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Full mouth rehabilitation.

INTRODUCTION

The prosthetic rehabilitation of a patient with a functionally compromised dentition frequently involves a multidisciplinary approach. The successful integration of esthetics and function do not emerge by chance, but rather as a result of the meticulous development of clearly defined parameters and their subsequent incorporation into the design of the prosthesis. Appropriate case selection and careful treatment planning are critical to a successful outcome and patient satisfaction in multidisciplinary cases. Successful restorative dentistry also requires the preservation of a healthy apparatus to provide a positive long term prognosis for the restored tooth. An intact relation of gingival tissues and teeth together with an understanding of biology are essential for successful restoration of both mechanical and biologic factors. (1) The prognosis of a complete coverage restoration relates to the tooth preparation that it fits and to the state of health of the periodontium that supports it. The placement of the margin of the tooth preparation and its interaction with the gingiva is the most important interaction of periodontics and restorative dentistry. Surgical crown lengthening has been proposed as a means of facilitating restorative procedures and preventing periodontal injuries in teeth with structurally inadequate clinical crowns or exposing tooth structure in the presence of deep, subgingival pathologies which may hamper the access for proper restorative measures.

The use of diagnostic elements and a preoperative treatment plan allows the clinician to identify areas of concern, outline the desired protocol for restorations, and communicate desired parameters to a lab. In the present case, prosthetic rehabilitation for extensive tooth loss was carried out along with periodontal reconstruction procedure.

Case presentation

A 43 year old man, moderately built with good general health reported to the department of Prosthodontics crown and bridge, KLE VK's Institute of Dental Sciences, Belgaum, Karnataka, India with a chief complaint of difficulty in chewing food and worn out teeth. General examination revealed no significant systemic history. On clinical examination generalized attrition of the dentition was present due to the habit of bruxism (Figure 1). Patient, other than difficulty in mastication was also dissatisfied with the unsightly appearance of his face due to a decreased vertical dimension. Radiograph revealed severe attrition of the maxillary and mandibular teeth and presence of root stump in relation to the right first mandibular molar. Endodontic therapy was performed for teeth with severe attrition before further treatment was undertaken.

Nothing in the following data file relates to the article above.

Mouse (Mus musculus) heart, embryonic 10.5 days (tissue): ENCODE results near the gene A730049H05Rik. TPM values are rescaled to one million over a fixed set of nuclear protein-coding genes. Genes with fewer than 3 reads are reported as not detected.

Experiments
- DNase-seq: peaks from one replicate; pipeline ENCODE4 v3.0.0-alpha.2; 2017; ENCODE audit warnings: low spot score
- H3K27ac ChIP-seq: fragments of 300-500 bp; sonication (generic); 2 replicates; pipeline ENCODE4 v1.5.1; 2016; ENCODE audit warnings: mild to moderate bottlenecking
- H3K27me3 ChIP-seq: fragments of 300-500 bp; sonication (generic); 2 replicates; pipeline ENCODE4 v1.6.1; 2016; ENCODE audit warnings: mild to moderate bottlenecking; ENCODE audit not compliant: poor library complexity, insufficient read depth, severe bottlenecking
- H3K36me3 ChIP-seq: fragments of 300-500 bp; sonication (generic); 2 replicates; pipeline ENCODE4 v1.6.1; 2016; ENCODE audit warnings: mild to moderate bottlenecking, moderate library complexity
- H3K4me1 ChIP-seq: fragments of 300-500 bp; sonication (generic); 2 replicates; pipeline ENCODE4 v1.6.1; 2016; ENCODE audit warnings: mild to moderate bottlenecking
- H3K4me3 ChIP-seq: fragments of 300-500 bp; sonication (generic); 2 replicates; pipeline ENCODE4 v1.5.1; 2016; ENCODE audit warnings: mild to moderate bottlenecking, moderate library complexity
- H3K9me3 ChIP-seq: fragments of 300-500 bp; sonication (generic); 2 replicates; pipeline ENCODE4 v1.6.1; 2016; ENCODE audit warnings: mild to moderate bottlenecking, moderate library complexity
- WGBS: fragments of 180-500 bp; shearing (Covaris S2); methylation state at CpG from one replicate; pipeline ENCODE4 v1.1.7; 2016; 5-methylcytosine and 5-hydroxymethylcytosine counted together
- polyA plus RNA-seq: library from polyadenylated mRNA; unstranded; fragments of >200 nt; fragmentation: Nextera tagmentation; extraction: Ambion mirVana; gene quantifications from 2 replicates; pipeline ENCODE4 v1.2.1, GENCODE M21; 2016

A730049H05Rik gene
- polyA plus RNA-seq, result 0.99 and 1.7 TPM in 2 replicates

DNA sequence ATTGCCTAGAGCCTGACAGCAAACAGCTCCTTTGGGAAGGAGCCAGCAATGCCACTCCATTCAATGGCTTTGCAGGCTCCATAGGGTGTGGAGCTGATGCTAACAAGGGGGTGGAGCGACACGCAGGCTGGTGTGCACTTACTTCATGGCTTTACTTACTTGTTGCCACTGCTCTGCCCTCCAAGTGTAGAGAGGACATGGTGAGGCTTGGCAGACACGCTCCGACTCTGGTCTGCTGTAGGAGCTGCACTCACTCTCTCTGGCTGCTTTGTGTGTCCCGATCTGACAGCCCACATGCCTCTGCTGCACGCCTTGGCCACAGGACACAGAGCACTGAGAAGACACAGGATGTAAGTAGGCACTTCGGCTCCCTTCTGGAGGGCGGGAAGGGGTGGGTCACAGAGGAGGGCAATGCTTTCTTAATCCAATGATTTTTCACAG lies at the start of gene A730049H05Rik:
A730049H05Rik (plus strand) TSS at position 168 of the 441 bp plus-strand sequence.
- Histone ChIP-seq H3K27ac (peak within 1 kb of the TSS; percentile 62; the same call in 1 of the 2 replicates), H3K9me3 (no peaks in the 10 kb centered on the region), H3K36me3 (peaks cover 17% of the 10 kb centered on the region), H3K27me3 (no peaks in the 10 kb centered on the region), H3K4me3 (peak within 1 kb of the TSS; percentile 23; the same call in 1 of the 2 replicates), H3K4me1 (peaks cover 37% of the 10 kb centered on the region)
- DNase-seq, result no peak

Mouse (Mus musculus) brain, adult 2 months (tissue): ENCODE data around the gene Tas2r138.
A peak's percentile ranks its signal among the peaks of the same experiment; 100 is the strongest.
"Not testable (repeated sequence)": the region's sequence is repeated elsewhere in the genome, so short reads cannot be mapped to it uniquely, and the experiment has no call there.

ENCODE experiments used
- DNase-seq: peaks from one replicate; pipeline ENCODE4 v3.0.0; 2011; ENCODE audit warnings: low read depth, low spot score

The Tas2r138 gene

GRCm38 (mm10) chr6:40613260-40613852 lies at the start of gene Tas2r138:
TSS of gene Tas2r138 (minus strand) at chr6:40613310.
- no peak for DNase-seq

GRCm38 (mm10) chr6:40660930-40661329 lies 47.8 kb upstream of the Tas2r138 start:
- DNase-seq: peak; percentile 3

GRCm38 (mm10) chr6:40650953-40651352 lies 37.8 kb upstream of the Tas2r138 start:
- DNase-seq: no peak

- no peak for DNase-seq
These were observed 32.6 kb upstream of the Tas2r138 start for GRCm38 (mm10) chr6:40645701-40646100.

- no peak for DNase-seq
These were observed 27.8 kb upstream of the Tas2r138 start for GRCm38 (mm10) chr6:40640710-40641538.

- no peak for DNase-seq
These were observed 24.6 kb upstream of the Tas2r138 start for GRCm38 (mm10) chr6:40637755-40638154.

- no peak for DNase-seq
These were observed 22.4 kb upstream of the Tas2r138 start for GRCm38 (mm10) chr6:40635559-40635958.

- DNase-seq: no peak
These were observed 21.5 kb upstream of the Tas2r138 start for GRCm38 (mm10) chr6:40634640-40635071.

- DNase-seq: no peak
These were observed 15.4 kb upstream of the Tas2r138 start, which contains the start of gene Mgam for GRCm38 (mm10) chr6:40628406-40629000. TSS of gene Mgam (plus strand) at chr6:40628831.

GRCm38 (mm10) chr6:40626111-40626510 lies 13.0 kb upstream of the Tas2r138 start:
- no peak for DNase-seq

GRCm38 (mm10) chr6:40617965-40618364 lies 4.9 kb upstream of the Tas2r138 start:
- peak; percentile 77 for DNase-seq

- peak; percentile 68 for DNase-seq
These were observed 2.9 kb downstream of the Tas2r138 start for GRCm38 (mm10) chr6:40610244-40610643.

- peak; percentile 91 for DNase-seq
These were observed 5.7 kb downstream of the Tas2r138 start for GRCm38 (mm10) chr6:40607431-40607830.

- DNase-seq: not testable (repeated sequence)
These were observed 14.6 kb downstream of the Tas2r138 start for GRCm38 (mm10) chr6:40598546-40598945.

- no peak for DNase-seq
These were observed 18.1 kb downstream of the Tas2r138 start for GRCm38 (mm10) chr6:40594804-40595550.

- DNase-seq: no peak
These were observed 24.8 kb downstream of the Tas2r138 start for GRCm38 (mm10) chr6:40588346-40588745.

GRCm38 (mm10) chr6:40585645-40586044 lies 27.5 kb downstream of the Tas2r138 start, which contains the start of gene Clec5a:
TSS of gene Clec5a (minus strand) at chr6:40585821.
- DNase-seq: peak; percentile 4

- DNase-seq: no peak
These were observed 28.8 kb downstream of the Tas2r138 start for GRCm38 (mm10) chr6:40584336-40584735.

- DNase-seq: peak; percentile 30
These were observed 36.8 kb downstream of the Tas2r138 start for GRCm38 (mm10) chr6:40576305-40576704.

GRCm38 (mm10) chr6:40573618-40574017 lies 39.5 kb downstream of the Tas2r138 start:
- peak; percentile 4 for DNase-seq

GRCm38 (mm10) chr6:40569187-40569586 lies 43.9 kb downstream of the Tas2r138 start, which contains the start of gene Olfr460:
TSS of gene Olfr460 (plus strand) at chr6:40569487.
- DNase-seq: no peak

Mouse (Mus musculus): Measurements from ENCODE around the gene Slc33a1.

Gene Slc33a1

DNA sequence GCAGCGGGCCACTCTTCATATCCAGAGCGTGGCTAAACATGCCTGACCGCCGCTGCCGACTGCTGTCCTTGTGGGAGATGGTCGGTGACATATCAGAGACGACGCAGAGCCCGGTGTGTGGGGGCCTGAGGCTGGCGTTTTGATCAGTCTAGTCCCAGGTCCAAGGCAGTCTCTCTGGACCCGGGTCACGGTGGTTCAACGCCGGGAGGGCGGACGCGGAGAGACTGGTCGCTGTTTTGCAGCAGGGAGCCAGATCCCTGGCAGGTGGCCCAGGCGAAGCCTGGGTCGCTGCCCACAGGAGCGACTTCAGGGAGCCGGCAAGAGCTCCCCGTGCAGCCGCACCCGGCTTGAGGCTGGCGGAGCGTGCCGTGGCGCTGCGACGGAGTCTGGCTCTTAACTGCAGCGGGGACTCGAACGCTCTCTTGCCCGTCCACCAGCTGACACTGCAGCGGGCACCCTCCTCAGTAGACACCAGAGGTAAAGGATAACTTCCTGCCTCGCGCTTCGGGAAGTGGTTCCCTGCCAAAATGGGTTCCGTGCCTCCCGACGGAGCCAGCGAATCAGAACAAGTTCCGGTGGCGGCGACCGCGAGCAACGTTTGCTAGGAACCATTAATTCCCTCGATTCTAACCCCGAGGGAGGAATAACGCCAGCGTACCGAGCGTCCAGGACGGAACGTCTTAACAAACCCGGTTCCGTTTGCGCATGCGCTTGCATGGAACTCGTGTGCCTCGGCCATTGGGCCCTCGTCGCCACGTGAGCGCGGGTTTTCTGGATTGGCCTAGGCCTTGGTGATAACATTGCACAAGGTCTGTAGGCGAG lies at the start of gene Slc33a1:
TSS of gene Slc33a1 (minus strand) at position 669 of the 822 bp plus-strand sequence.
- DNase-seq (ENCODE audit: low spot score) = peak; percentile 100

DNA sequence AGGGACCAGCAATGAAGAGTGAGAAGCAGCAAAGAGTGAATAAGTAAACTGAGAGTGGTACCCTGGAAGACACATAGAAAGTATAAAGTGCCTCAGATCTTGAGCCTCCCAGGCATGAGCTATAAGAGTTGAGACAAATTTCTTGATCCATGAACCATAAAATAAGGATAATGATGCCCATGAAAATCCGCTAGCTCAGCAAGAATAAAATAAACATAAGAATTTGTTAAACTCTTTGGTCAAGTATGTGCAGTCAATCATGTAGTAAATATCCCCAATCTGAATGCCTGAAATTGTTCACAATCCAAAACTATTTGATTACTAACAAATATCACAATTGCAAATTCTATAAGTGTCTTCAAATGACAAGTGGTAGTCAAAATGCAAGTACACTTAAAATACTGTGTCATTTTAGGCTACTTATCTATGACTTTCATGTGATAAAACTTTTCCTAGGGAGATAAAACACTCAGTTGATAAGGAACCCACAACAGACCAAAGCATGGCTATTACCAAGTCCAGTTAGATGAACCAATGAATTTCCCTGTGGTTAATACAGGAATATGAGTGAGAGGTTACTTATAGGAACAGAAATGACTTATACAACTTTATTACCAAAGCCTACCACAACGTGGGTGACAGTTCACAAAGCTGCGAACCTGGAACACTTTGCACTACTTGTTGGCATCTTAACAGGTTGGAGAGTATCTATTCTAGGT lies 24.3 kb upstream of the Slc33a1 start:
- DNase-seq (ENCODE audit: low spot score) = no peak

On the basis of clinical and radiographic examination, a diagnosis of worn out dentition with reduced vertical dimension of occlusion was made. Full mouth rehabilitation of the mouth was planned to restore the function, esthetics, speech and comfort of the patient. The patient was informed of the diagnosis, the treatment planning and his consent was taken before the start of the procedure. Due to the presence of decreased VD, an increase in VD was first considered. Vertical dimension was increased by 3mm using an Occlusal splint which was fabricated using self cure actrylic resin (DPI RR Coldcure, India) at the Centric Relation position (Figure 2). The patient was asked to wear the occlusal splint for the maximum possible time in a day except while eating and in the night for a period of 6 weeks and was asked to report after 6 weeks.

Complete arch maxillary and mandibular impressions were made with irreversible hydrocolloid (Algioplast; Heraeus Kulzer, South Bend, India) and used to obtain diagnostic casts, using type III dental stone(Lab stone, Kalabhai, Mumbai, India). Face bow transfer was done and interoccluasal records were made to mount the casts in centric relation on a semi adjustable articulator (Hanau Wide view; water pik, Fort Collins, USA) (Figure 3). Special attention was paid in restoring the function and esthetics of the dentition. Due to the presence of generalized attrition, the clinical crown height was reduced such that insufficient crown structure was present in order to prepare the teeth for retention of the full coverage restorations. Hence the patient was referred to department of Periodontics to restore the height of the attrited teeth.

On periodontal examination, gingiva was pale pink in colour with mild calculus and stains. After an initial examination and treatment planning session, patient received detailed instructions in proper self performed plaque control measures and underwent full mouth scaling and polishing and removal of marginal irritants. Transgingival probing was performed to establish the dimension of biologic width prior to Surgical Crown Lengthening procedure. It was decided to perform crown lengthening by gingivectomy on all the quadrants except for the mandibular anterior teeth including the premolar teeth where crown lengthening would be performed by flap surgery with osseous resection and recontouring. Patient was informed about the treatment plan and its outcome. Gingivectomy was performed using Bard Parker blades no. 12 & 15, Gingivectomy knives (Orban and Kirkland) (Fig 4 & 5). After control of hemorrhage, periodontal dressing using Coe-pack was given at the surgical sites. Post operative instructions were given and patient was asked to report immediately if the pack loosens else after 7 days. For the mandibular anterior teeth including the premolars on both the quadrants, crown lengthening was performed by osseous reduction. A full thickness mucoperiosteal flap was reflected using a periosteal elevator. Debridement of the granulation tissue was done. Osseous reduction was performed using rounded tapered burs and Sugarman and Schluger files till the desired height of the crown & biologic width was obtained. Flap was sutured back and a periodontal dressing was placed and post surgical instructions were given to the patient (Figure 6). He was recalled on the 7th day for removal of the sutures.